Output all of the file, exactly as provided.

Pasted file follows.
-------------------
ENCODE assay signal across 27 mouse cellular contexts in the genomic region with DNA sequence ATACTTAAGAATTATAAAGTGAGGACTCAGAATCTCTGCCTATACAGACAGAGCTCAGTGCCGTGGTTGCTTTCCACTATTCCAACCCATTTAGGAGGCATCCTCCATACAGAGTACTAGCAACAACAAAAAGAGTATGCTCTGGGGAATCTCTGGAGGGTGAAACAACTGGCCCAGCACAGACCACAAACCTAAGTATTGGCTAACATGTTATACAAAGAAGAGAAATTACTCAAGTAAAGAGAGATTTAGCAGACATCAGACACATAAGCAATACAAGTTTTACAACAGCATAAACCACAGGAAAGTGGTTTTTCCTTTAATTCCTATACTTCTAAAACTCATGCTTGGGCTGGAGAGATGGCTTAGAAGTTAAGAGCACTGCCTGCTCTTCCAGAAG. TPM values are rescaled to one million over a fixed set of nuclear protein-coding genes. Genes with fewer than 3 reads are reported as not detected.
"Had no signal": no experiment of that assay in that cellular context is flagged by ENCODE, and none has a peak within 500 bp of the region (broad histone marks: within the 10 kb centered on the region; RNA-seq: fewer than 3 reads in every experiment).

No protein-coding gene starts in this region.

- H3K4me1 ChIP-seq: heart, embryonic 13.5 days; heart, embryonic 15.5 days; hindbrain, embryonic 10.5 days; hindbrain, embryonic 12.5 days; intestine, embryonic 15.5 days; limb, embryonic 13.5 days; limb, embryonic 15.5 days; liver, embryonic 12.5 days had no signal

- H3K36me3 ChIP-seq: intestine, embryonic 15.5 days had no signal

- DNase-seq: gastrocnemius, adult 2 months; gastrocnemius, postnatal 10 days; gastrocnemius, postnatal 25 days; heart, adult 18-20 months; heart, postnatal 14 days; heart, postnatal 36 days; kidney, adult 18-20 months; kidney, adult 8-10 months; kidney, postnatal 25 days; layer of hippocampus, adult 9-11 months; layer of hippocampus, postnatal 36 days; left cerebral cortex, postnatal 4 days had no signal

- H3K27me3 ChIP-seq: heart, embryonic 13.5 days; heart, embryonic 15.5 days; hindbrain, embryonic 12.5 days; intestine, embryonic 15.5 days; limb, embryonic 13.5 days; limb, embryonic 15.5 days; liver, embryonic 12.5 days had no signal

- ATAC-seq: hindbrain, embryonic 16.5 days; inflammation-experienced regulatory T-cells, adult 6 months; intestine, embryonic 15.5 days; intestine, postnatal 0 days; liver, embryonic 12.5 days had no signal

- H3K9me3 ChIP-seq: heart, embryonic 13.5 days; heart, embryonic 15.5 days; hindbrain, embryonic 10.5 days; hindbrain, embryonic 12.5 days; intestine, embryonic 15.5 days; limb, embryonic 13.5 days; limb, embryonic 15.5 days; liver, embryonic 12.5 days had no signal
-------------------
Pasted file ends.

ENCODE assay signal across 27 mouse cellular contexts in the genomic region with DNA sequence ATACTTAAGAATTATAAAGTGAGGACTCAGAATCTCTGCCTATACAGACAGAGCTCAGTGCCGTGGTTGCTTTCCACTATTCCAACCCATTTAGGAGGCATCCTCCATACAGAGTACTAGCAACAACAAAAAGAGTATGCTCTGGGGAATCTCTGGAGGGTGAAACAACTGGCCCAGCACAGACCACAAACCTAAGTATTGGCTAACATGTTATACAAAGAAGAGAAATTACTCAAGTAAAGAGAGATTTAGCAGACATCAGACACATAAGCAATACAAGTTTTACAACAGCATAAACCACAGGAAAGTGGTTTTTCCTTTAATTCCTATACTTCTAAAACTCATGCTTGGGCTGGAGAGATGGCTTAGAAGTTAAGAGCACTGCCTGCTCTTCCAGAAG. TPM values are rescaled to one million over a fixed set of nuclear protein-coding genes. Genes with fewer than 3 reads are reported as not detected.
"Had no signal": no experiment of that assay in that cellular context is flagged by ENCODE, and none has a peak within 500 bp of the region (broad histone marks: within the 10 kb centered on the region; RNA-seq: fewer than 3 reads in every experiment).

No protein-coding gene starts in this region.

- H3K4me1 ChIP-seq: heart, embryonic 13.5 days; heart, embryonic 15.5 days; hindbrain, embryonic 10.5 days; hindbrain, embryonic 12.5 days; intestine, embryonic 15.5 days; limb, embryonic 13.5 days; limb, embryonic 15.5 days; liver, embryonic 12.5 days had no signal

- H3K36me3 ChIP-seq: intestine, embryonic 15.5 days had no signal

- DNase-seq: gastrocnemius, adult 2 months; gastrocnemius, postnatal 10 days; gastrocnemius, postnatal 25 days; heart, adult 18-20 months; heart, postnatal 14 days; heart, postnatal 36 days; kidney, adult 18-20 months; kidney, adult 8-10 months; kidney, postnatal 25 days; layer of hippocampus, adult 9-11 months; layer of hippocampus, postnatal 36 days; left cerebral cortex, postnatal 4 days had no signal

- H3K27me3 ChIP-seq: heart, embryonic 13.5 days; heart, embryonic 15.5 days; hindbrain, embryonic 12.5 days; intestine, embryonic 15.5 days; limb, embryonic 13.5 days; limb, embryonic 15.5 days; liver, embryonic 12.5 days had no signal

- ATAC-seq: hindbrain, embryonic 16.5 days; inflammation-experienced regulatory T-cells, adult 6 months; intestine, embryonic 15.5 days; intestine, postnatal 0 days; liver, embryonic 12.5 days had no signal

- H3K9me3 ChIP-seq: heart, embryonic 13.5 days; heart, embryonic 15.5 days; hindbrain, embryonic 10.5 days; hindbrain, embryonic 12.5 days; intestine, embryonic 15.5 days; limb, embryonic 13.5 days; limb, embryonic 15.5 days; liver, embryonic 12.5 days had no signal